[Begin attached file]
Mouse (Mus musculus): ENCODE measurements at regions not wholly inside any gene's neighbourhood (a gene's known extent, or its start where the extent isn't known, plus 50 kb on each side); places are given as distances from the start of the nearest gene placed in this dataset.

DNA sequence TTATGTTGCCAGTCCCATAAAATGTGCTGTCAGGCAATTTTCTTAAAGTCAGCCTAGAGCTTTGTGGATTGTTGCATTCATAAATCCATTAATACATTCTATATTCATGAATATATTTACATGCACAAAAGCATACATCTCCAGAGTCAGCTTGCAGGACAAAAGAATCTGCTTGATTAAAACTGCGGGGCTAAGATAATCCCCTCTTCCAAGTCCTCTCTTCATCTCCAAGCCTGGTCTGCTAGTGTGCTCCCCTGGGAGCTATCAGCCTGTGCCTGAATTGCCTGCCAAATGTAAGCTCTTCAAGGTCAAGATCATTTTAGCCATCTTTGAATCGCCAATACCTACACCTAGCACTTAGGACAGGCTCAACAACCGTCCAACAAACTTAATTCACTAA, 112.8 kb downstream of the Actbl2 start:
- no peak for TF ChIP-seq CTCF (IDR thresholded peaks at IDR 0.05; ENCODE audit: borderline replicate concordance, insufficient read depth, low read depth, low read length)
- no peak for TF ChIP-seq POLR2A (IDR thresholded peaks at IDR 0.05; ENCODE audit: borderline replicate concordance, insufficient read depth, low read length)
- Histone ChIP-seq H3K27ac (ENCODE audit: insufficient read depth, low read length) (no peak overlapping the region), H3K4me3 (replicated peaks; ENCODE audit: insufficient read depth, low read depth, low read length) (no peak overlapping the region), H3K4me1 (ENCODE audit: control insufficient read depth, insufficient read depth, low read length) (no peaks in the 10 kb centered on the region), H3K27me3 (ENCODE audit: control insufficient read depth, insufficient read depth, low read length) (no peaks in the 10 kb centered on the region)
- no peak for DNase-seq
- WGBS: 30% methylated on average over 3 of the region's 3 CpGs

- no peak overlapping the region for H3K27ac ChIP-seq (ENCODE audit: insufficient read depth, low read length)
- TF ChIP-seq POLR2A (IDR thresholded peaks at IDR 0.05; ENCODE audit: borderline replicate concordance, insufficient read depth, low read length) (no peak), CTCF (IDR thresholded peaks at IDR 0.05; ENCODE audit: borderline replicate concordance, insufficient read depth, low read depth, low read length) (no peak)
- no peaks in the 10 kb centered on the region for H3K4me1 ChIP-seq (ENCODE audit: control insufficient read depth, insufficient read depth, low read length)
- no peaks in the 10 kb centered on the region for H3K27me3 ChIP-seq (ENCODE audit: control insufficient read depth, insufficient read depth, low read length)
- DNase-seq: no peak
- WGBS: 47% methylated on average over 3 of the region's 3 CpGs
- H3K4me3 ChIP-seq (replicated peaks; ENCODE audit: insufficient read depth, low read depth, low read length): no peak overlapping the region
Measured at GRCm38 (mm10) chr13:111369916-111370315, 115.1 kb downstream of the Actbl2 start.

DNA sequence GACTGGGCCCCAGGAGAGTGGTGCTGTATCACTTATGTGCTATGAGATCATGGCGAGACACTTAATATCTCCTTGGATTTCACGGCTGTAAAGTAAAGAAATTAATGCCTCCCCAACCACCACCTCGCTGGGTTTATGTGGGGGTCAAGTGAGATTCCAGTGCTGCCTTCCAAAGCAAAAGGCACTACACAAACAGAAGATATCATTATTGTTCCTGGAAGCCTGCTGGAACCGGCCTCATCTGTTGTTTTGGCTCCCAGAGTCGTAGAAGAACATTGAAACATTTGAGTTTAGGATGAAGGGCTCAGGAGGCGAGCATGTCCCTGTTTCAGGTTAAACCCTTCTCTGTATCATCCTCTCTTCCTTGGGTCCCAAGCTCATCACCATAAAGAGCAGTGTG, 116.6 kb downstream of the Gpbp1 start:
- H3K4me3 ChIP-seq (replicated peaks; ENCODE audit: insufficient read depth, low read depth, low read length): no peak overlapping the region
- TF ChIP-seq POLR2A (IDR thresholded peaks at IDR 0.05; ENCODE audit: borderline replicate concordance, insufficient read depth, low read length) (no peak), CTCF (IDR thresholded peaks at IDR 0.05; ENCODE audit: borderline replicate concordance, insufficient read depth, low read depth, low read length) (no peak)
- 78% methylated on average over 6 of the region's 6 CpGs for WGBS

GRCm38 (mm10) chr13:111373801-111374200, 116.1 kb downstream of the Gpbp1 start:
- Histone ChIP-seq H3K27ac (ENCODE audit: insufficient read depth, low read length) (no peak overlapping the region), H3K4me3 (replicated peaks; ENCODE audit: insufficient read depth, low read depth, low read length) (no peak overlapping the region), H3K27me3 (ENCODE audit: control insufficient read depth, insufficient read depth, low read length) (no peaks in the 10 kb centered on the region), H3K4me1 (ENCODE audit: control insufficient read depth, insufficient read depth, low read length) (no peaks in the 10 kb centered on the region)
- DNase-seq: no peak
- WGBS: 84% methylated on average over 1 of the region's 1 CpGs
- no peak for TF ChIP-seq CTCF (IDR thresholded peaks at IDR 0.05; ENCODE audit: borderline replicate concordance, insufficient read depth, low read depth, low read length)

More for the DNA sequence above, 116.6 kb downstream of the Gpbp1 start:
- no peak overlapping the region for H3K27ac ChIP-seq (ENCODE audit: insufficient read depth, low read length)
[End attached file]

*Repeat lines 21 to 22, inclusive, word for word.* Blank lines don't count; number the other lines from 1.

- Histone ChIP-seq H3K27ac (ENCODE audit: insufficient read depth, low read length) (no peak overlapping the region), H3K4me3 (replicated peaks; ENCODE audit: insufficient read depth, low read depth, low read length) (no peak overlapping the region), H3K27me3 (ENCODE audit: control insufficient read depth, insufficient read depth, low read length) (no peaks in the 10 kb centered on the region), H3K4me1 (ENCODE audit: control insufficient read depth, insufficient read depth, low read length) (no peaks in the 10 kb centered on the region)
- DNase-seq: no peak